1. The Sage: It says as much about Vic Casanova’s never-ending thirst for learning as it does his kitchen prowess that the executive chef overseeing the culinary program at the Ray quotes from the 1988 novel The Alchemist. Like the Andalusian shepherd in Paulo Coelho’s best-seller ultimately discovers, Casanova continues to find lessons in the journey. For the New York native, the journey has included restaurant stops with star chefs such as Danny Meyer, Scott Conant and Daniel Boulud—as well as a reality TV turn on Iron Chef America.
2. Vision Quest: When COVID-19 dropped its hammer on the restaurant he opened in Las Vegas, Ambra at MGM Grand, Casanova spent two years as a private chef, jetting back and forth between New York, Beverly Hills, California, and Vegas, and cooking for A-listers. The restaurant reprieve, he says, reinvigorated him creatively. Anxious to jump back into “my world,” he spent a year at Carbone in South Beach before learning about the opportunity at the Ray and its new American gem, Ember Grill. “It was love at first sight,” he says of meeting the ownership team. “I shared their vision and saw the potential here.”
3. Elevation: To execute the best food, Casanova says, he needs to “get into the hearts of the people in the kitchen.” His philosopher’s mind-set extends to a cooking ideology that “activates and elevates” simple ingredients into something majestic. Look no further than the yellowfin tuna crudo, a starter inspired by a Japanese chef with whom Casanova worked in Vegas. “I wanted to lay down a few delicious flavors,” he says. “So, I came up with a decadent black garlic sauce, pureed with Calabrian chiles, that’s a perfect counterpoint to the tuna. We gloss the yellowfin with extra virgin olive oil to give it clarity, and then include a black truffle vinaigrette, a good juxtaposition against the earthy, rustic black garlic flavor.”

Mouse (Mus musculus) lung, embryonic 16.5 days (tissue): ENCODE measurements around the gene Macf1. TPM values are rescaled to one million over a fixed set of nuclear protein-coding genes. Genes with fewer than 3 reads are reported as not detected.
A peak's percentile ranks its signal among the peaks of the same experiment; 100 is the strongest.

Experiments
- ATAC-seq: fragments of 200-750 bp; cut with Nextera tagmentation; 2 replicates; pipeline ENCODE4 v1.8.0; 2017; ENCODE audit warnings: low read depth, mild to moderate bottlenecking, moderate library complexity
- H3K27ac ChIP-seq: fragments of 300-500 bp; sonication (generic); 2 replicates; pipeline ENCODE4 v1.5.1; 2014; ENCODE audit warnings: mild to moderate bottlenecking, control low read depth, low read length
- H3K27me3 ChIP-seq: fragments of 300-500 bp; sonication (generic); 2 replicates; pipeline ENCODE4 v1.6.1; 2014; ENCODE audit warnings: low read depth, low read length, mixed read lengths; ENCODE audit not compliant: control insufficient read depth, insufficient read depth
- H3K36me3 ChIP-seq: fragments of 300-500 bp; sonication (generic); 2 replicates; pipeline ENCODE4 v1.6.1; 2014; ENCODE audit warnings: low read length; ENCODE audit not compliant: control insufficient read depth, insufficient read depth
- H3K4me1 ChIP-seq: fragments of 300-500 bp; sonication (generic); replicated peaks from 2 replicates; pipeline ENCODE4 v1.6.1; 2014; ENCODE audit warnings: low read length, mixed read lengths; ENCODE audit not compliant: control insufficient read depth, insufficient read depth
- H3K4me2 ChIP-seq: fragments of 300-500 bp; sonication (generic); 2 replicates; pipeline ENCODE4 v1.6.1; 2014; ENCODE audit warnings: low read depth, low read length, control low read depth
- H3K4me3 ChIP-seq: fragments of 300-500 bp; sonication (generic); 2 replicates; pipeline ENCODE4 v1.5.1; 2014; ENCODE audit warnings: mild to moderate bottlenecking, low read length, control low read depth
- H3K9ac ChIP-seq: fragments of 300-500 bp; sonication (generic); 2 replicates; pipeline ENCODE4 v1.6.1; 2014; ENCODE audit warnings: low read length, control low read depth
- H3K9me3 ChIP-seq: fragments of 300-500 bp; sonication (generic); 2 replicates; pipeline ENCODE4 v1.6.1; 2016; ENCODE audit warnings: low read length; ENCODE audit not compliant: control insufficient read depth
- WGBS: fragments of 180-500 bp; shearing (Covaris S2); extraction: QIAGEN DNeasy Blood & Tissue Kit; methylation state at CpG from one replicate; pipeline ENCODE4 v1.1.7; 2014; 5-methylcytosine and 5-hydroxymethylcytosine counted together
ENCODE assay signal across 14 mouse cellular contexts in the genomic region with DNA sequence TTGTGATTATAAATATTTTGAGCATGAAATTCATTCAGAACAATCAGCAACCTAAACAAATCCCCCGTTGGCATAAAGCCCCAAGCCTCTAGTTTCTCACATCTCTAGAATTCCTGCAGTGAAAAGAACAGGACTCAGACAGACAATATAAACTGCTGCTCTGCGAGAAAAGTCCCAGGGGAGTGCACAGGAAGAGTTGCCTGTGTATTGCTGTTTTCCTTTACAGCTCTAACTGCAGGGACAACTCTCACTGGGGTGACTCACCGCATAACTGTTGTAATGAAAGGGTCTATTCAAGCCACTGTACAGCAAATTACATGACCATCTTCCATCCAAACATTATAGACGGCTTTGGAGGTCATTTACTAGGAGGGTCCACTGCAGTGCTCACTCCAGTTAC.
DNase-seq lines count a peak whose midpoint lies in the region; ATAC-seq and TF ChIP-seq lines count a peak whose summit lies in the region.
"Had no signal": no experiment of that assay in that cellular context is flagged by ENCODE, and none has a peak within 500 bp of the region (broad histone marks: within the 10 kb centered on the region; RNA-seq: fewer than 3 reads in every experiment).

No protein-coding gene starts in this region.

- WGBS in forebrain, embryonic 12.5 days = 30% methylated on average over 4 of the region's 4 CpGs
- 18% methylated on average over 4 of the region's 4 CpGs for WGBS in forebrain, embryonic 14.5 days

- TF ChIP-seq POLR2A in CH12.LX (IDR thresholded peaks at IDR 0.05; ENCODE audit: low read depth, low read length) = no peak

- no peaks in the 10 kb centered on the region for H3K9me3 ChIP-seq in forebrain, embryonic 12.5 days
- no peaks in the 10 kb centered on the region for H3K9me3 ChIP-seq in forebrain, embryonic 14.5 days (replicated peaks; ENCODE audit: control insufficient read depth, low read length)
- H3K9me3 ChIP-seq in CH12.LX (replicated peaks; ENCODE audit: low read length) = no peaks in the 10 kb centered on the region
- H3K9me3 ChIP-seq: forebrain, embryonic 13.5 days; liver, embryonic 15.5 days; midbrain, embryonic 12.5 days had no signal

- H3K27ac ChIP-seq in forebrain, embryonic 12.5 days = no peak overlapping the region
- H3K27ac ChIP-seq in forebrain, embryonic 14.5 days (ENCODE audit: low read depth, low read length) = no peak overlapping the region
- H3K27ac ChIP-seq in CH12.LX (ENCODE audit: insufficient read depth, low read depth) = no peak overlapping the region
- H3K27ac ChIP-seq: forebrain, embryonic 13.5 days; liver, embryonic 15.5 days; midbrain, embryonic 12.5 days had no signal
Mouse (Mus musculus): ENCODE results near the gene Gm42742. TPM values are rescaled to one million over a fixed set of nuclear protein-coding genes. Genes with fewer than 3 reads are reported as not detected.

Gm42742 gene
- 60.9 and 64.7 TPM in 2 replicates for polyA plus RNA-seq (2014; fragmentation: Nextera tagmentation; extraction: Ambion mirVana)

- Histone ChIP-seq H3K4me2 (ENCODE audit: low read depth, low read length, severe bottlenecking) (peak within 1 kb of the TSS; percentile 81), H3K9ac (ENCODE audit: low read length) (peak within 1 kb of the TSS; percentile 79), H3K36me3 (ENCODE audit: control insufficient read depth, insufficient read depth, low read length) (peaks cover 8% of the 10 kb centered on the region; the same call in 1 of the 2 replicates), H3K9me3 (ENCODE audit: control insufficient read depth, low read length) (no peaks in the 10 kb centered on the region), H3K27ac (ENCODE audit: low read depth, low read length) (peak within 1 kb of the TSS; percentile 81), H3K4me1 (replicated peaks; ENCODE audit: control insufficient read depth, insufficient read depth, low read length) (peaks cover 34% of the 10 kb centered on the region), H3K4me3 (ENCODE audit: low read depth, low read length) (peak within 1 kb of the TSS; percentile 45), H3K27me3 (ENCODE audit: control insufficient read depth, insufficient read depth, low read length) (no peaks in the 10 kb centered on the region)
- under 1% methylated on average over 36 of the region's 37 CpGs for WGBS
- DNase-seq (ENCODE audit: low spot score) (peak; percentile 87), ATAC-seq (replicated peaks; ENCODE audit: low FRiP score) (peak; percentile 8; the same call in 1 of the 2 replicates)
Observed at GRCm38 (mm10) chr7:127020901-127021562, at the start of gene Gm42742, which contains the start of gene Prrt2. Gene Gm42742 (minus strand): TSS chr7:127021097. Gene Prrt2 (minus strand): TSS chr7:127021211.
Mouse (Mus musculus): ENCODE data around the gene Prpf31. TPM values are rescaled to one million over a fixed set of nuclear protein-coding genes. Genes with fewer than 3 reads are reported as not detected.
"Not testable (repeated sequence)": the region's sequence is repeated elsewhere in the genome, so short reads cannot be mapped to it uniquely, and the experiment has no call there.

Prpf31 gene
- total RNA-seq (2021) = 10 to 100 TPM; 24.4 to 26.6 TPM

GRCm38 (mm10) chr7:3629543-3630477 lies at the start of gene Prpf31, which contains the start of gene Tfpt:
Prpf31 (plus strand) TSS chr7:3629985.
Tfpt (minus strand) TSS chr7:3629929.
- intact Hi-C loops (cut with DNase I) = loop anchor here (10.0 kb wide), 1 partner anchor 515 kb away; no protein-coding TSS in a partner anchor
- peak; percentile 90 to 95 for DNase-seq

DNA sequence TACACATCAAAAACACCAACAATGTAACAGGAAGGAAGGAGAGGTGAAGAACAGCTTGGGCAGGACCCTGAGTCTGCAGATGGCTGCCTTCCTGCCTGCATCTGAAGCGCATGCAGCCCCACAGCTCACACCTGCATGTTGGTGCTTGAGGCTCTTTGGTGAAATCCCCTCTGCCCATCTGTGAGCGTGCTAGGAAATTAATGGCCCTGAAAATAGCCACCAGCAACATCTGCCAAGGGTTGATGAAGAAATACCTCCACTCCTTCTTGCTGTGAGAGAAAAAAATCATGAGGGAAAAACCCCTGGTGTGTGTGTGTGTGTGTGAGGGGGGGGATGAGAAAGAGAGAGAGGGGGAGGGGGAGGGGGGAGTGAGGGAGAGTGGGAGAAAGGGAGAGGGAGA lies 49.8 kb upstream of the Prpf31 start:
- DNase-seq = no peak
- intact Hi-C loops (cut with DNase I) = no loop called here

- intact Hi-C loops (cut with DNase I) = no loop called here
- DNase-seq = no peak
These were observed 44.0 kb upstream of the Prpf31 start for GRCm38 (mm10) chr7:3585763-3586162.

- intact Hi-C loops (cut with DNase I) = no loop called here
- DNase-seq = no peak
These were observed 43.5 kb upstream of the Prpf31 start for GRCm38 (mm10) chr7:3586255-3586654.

4. Basic Instinct: The allure of Ember Grill’s menu, in part, lies in Casanova’s ability to bring the sexy to dishes that another kitchen may see as an obligation. He describes roasted organic chicken with the same enthusiasm he has for Ember’s more glitzy dishes—and why not, given the butternut squash, charred cipollini onions and black trumpet mushrooms that enhance the plating. Casanova is also proud to deliver American cuisine; that’s why there’s no wagyu among the steak offerings, only USDA Prime. “I’m not into smoke and mirrors,” he says. He is, however, into the restaurant’s charcoal-driven Josper oven on which beautifully marbled cuts such as the 16-ounce New York strip and 18-ounce bone-in ribeye are exquisitely prepared.
5. Highlights: The tightly curated winter menu delivers heightened flavors at every turn. Dungeness crab cake is kissed with tabasco tomatoes and basil aioli; sticky soy-glazed ribs come with pickled Fresno chiles; bone-in veal Milanese is served with wild arugula and shaved Parmigiano Reggiano; and Scottish salmon features dandelion, jamon iberico and fig vinaigrette. For lovers of shellfish, especially ones with a big appetite, the grand platter boasts lobster, 12 oysters, 12 shrimp and a half-dozen Florida stone crab claws.
Contact: The Ray Hotel, 233 NE Second Ave., Delray Beach; 561.739.1705; therayhotel.com/dine-drink
Food photography by Pier G / Interior photo courtesy of The Ray